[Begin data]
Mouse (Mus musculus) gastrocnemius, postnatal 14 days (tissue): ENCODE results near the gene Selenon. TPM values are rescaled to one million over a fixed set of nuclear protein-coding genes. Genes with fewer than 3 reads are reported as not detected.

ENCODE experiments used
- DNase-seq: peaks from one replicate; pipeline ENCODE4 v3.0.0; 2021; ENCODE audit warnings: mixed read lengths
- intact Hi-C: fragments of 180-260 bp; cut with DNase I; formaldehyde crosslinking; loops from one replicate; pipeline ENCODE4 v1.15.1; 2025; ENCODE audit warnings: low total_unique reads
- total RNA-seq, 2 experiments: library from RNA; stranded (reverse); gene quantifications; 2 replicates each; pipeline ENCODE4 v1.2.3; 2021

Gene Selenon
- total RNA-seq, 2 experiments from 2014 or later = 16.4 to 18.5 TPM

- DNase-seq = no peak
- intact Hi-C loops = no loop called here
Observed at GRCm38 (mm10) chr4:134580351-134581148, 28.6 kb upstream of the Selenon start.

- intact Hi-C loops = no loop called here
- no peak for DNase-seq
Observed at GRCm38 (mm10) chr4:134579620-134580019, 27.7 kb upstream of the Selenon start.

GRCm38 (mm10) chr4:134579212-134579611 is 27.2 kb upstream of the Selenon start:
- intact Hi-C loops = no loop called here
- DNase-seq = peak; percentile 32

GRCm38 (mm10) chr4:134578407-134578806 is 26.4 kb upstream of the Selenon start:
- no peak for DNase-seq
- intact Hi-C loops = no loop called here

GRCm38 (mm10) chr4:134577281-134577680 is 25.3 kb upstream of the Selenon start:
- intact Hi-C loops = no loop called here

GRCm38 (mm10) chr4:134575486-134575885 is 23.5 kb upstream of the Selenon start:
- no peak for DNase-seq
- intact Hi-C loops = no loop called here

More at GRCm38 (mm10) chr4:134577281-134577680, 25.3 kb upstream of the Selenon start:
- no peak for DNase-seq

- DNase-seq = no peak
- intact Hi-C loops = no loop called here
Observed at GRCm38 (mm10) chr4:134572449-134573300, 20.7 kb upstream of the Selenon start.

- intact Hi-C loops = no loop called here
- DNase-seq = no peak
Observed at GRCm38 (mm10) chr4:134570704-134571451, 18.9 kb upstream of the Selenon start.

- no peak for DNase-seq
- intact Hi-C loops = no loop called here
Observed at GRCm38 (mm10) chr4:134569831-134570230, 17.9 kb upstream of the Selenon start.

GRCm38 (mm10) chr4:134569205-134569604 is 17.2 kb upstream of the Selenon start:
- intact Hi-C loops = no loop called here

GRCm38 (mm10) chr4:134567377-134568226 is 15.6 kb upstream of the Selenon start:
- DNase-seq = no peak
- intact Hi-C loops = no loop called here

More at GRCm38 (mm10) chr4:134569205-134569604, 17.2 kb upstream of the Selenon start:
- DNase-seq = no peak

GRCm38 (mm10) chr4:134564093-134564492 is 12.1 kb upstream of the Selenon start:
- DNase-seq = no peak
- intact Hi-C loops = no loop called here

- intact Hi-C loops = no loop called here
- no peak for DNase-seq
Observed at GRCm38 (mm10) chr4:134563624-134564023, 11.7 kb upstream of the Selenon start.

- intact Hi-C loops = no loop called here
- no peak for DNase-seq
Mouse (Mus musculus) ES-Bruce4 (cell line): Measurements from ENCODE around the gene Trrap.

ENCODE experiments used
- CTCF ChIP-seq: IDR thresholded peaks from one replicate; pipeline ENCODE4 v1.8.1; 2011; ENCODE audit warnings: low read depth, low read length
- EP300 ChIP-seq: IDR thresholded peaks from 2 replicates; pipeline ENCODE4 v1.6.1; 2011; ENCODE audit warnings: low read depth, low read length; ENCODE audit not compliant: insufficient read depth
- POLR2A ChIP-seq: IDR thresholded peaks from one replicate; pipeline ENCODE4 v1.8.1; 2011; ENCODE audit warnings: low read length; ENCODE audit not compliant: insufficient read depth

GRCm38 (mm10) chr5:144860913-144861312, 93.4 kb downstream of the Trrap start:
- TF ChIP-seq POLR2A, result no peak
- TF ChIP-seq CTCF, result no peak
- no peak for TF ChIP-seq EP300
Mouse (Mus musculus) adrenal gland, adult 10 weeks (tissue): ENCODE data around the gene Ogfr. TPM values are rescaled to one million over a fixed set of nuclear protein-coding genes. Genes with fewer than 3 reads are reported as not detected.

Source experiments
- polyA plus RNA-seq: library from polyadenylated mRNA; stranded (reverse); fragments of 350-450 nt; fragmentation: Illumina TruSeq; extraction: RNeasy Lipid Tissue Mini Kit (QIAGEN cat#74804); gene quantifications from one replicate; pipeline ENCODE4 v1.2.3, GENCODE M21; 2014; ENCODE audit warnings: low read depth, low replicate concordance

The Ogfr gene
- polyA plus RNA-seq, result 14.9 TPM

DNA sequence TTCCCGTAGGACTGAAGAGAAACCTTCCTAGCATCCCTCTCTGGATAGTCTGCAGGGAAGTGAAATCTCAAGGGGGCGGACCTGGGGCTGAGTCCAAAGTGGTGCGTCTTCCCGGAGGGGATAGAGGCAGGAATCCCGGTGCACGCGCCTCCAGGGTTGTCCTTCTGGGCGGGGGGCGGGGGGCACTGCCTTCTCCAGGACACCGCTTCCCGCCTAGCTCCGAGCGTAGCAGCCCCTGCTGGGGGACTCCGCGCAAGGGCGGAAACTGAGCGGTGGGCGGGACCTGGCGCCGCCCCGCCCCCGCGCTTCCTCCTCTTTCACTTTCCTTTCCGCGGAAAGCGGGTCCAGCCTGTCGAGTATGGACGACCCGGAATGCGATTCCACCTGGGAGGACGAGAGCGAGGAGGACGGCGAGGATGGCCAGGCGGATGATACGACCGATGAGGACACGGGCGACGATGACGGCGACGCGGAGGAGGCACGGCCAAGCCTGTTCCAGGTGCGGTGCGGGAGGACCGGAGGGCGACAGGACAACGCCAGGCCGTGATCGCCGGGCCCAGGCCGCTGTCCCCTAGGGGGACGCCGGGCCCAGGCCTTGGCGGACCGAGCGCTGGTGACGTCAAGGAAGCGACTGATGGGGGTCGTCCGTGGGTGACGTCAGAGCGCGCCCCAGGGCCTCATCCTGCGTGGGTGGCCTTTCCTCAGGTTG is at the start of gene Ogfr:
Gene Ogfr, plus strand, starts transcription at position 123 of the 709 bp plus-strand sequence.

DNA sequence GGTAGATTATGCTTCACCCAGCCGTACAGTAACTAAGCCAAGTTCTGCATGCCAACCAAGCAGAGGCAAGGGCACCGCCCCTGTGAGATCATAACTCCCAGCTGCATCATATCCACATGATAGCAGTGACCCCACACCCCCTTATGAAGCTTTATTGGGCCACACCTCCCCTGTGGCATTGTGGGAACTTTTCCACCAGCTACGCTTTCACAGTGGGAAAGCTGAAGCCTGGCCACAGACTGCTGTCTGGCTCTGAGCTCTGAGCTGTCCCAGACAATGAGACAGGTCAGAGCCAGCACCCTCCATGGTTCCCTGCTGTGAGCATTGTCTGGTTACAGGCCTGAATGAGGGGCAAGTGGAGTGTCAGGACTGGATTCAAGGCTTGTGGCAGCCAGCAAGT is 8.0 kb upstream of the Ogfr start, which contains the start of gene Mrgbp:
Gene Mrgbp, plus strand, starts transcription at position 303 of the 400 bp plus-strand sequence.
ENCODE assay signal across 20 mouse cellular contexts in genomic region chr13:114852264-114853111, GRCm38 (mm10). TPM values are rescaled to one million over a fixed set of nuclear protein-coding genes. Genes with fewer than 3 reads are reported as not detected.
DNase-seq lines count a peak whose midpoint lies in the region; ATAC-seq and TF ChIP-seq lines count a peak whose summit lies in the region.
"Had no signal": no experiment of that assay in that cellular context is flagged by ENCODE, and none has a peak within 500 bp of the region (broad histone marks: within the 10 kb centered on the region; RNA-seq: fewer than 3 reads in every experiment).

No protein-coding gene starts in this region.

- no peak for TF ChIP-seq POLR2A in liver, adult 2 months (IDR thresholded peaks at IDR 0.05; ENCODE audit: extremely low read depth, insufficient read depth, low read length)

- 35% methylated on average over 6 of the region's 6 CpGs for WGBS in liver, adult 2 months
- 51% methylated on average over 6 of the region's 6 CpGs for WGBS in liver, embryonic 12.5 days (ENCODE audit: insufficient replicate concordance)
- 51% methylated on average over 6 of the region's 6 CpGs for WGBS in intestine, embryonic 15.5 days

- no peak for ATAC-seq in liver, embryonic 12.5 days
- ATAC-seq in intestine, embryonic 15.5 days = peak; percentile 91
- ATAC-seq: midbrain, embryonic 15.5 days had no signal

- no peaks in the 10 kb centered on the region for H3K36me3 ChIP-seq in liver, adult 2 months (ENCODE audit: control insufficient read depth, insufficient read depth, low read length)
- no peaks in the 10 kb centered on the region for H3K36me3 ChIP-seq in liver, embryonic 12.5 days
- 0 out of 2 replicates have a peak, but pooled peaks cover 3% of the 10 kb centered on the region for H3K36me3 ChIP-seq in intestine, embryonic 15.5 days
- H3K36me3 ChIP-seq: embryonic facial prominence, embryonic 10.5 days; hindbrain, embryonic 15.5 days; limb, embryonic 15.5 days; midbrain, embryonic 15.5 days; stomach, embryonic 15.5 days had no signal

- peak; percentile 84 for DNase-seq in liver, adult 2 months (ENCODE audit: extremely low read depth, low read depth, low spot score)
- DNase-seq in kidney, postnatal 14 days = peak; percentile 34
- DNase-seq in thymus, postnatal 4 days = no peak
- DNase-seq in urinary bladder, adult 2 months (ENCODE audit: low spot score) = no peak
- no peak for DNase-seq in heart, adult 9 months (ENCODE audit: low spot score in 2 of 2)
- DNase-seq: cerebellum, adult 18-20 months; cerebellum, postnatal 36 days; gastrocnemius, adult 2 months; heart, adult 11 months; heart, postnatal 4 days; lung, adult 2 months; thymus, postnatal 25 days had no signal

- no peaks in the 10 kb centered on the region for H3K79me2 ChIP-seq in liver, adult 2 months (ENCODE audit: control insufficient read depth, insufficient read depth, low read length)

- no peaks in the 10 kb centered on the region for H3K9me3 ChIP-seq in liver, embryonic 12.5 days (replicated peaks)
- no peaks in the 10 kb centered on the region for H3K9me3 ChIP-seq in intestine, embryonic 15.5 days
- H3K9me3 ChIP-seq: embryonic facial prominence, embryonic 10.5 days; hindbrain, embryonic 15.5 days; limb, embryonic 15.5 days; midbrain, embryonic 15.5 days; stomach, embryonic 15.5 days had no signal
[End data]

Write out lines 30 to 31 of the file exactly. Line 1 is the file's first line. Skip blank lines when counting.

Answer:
- intact Hi-C loops = no loop called here
- DNase-seq = no peak